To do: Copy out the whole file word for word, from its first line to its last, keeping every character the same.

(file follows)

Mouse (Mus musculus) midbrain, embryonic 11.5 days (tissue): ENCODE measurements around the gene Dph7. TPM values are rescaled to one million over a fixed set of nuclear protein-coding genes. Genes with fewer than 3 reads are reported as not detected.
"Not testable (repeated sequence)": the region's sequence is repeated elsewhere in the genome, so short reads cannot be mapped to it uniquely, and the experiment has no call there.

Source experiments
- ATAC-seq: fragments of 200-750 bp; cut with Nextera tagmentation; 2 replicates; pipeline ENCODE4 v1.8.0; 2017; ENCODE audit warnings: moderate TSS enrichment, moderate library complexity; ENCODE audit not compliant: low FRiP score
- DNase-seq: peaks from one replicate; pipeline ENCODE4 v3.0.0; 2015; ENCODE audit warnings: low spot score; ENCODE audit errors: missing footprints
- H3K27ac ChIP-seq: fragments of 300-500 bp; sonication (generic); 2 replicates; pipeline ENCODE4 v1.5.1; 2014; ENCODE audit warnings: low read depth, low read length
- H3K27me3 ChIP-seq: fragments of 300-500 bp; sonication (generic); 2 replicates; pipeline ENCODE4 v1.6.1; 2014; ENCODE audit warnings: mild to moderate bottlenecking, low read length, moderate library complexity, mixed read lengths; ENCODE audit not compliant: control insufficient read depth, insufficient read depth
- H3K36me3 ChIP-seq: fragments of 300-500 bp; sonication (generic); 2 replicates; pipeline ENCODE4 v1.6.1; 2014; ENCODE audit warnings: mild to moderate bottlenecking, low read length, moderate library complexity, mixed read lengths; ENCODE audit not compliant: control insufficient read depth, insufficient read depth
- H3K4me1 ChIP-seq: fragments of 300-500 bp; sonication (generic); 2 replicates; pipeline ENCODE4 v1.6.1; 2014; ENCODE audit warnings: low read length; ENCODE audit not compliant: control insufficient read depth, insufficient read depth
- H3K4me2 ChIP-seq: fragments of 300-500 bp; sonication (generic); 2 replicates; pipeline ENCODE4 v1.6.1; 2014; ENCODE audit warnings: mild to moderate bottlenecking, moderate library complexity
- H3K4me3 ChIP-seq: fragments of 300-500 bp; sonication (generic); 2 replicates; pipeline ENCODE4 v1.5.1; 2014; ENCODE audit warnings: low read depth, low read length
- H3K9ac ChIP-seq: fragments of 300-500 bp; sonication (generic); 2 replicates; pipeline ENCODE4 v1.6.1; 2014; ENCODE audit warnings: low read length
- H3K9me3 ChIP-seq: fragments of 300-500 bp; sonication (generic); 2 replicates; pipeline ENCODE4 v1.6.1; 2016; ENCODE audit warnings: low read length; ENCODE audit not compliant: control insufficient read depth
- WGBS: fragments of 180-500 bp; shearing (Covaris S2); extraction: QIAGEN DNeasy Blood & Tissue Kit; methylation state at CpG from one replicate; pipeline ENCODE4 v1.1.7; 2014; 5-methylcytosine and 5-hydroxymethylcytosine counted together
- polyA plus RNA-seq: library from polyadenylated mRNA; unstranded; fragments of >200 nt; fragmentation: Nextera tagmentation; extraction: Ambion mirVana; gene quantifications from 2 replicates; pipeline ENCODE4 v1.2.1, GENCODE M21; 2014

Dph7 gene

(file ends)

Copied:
Mouse (Mus musculus) midbrain, embryonic 11.5 days (tissue): ENCODE measurements around the gene Dph7. TPM values are rescaled to one million over a fixed set of nuclear protein-coding genes. Genes with fewer than 3 reads are reported as not detected.
"Not testable (repeated sequence)": the region's sequence is repeated elsewhere in the genome, so short reads cannot be mapped to it uniquely, and the experiment has no call there.

Source experiments
- ATAC-seq: fragments of 200-750 bp; cut with Nextera tagmentation; 2 replicates; pipeline ENCODE4 v1.8.0; 2017; ENCODE audit warnings: moderate TSS enrichment, moderate library complexity; ENCODE audit not compliant: low FRiP score
- DNase-seq: peaks from one replicate; pipeline ENCODE4 v3.0.0; 2015; ENCODE audit warnings: low spot score; ENCODE audit errors: missing footprints
- H3K27ac ChIP-seq: fragments of 300-500 bp; sonication (generic); 2 replicates; pipeline ENCODE4 v1.5.1; 2014; ENCODE audit warnings: low read depth, low read length
- H3K27me3 ChIP-seq: fragments of 300-500 bp; sonication (generic); 2 replicates; pipeline ENCODE4 v1.6.1; 2014; ENCODE audit warnings: mild to moderate bottlenecking, low read length, moderate library complexity, mixed read lengths; ENCODE audit not compliant: control insufficient read depth, insufficient read depth
- H3K36me3 ChIP-seq: fragments of 300-500 bp; sonication (generic); 2 replicates; pipeline ENCODE4 v1.6.1; 2014; ENCODE audit warnings: mild to moderate bottlenecking, low read length, moderate library complexity, mixed read lengths; ENCODE audit not compliant: control insufficient read depth, insufficient read depth
- H3K4me1 ChIP-seq: fragments of 300-500 bp; sonication (generic); 2 replicates; pipeline ENCODE4 v1.6.1; 2014; ENCODE audit warnings: low read length; ENCODE audit not compliant: control insufficient read depth, insufficient read depth
- H3K4me2 ChIP-seq: fragments of 300-500 bp; sonication (generic); 2 replicates; pipeline ENCODE4 v1.6.1; 2014; ENCODE audit warnings: mild to moderate bottlenecking, moderate library complexity
- H3K4me3 ChIP-seq: fragments of 300-500 bp; sonication (generic); 2 replicates; pipeline ENCODE4 v1.5.1; 2014; ENCODE audit warnings: low read depth, low read length
- H3K9ac ChIP-seq: fragments of 300-500 bp; sonication (generic); 2 replicates; pipeline ENCODE4 v1.6.1; 2014; ENCODE audit warnings: low read length
- H3K9me3 ChIP-seq: fragments of 300-500 bp; sonication (generic); 2 replicates; pipeline ENCODE4 v1.6.1; 2016; ENCODE audit warnings: low read length; ENCODE audit not compliant: control insufficient read depth
- WGBS: fragments of 180-500 bp; shearing (Covaris S2); extraction: QIAGEN DNeasy Blood & Tissue Kit; methylation state at CpG from one replicate; pipeline ENCODE4 v1.1.7; 2014; 5-methylcytosine and 5-hydroxymethylcytosine counted together
- polyA plus RNA-seq: library from polyadenylated mRNA; unstranded; fragments of >200 nt; fragmentation: Nextera tagmentation; extraction: Ambion mirVana; gene quantifications from 2 replicates; pipeline ENCODE4 v1.2.1, GENCODE M21; 2014

Dph7 gene